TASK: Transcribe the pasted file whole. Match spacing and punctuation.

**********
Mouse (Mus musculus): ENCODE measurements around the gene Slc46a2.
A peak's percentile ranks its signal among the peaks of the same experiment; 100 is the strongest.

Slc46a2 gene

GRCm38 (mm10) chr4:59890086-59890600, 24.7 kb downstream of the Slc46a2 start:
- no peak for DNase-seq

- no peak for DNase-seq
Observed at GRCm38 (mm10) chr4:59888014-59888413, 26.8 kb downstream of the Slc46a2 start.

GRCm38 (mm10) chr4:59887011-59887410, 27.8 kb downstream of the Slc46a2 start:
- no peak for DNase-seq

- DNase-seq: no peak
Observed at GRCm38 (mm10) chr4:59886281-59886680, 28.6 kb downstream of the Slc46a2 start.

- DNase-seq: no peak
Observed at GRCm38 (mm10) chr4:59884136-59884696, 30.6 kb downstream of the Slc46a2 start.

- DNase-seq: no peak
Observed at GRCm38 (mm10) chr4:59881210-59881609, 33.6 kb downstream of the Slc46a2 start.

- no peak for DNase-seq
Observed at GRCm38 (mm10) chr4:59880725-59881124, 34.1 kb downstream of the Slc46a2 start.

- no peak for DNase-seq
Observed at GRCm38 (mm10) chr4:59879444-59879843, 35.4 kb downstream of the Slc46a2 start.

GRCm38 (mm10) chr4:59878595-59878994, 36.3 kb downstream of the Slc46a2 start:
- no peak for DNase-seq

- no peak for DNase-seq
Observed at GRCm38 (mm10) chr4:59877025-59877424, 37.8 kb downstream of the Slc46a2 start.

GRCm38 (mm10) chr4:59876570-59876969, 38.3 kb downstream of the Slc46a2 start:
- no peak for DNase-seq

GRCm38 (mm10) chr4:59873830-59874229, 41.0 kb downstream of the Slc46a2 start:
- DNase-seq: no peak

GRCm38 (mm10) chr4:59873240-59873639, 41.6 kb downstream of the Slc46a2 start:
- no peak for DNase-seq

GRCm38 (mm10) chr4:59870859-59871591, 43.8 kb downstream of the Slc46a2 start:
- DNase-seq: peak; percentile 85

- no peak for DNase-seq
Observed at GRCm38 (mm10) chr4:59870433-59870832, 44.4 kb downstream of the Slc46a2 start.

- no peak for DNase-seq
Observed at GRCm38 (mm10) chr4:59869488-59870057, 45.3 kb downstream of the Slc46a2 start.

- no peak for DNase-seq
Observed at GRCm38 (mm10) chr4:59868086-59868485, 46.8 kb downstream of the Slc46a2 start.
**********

Mouse (Mus musculus): ENCODE measurements around the gene Slc46a2.
A peak's percentile ranks its signal among the peaks of the same experiment; 100 is the strongest.

Slc46a2 gene

GRCm38 (mm10) chr4:59890086-59890600, 24.7 kb downstream of the Slc46a2 start:
- no peak for DNase-seq

- no peak for DNase-seq
Observed at GRCm38 (mm10) chr4:59888014-59888413, 26.8 kb downstream of the Slc46a2 start.

GRCm38 (mm10) chr4:59887011-59887410, 27.8 kb downstream of the Slc46a2 start:
- no peak for DNase-seq

- DNase-seq: no peak
Observed at GRCm38 (mm10) chr4:59886281-59886680, 28.6 kb downstream of the Slc46a2 start.

- DNase-seq: no peak
Observed at GRCm38 (mm10) chr4:59884136-59884696, 30.6 kb downstream of the Slc46a2 start.

- DNase-seq: no peak
Observed at GRCm38 (mm10) chr4:59881210-59881609, 33.6 kb downstream of the Slc46a2 start.

- no peak for DNase-seq
Observed at GRCm38 (mm10) chr4:59880725-59881124, 34.1 kb downstream of the Slc46a2 start.

- no peak for DNase-seq
Observed at GRCm38 (mm10) chr4:59879444-59879843, 35.4 kb downstream of the Slc46a2 start.

GRCm38 (mm10) chr4:59878595-59878994, 36.3 kb downstream of the Slc46a2 start:
- no peak for DNase-seq

- no peak for DNase-seq
Observed at GRCm38 (mm10) chr4:59877025-59877424, 37.8 kb downstream of the Slc46a2 start.

GRCm38 (mm10) chr4:59876570-59876969, 38.3 kb downstream of the Slc46a2 start:
- no peak for DNase-seq

GRCm38 (mm10) chr4:59873830-59874229, 41.0 kb downstream of the Slc46a2 start:
- DNase-seq: no peak

GRCm38 (mm10) chr4:59873240-59873639, 41.6 kb downstream of the Slc46a2 start:
- no peak for DNase-seq

GRCm38 (mm10) chr4:59870859-59871591, 43.8 kb downstream of the Slc46a2 start:
- DNase-seq: peak; percentile 85

- no peak for DNase-seq
Observed at GRCm38 (mm10) chr4:59870433-59870832, 44.4 kb downstream of the Slc46a2 start.

- no peak for DNase-seq
Observed at GRCm38 (mm10) chr4:59869488-59870057, 45.3 kb downstream of the Slc46a2 start.

- no peak for DNase-seq
Observed at GRCm38 (mm10) chr4:59868086-59868485, 46.8 kb downstream of the Slc46a2 start.